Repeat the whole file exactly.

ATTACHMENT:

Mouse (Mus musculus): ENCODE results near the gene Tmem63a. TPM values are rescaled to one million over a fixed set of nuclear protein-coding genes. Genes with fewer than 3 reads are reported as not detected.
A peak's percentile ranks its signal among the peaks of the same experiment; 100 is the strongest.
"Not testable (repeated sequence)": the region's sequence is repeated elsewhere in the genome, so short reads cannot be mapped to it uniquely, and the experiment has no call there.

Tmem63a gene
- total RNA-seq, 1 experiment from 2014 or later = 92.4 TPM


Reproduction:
Mouse (Mus musculus): ENCODE results near the gene Tmem63a. TPM values are rescaled to one million over a fixed set of nuclear protein-coding genes. Genes with fewer than 3 reads are reported as not detected.
A peak's percentile ranks its signal among the peaks of the same experiment; 100 is the strongest.
"Not testable (repeated sequence)": the region's sequence is repeated elsewhere in the genome, so short reads cannot be mapped to it uniquely, and the experiment has no call there.

Tmem63a gene
- total RNA-seq, 1 experiment from 2014 or later = 92.4 TPM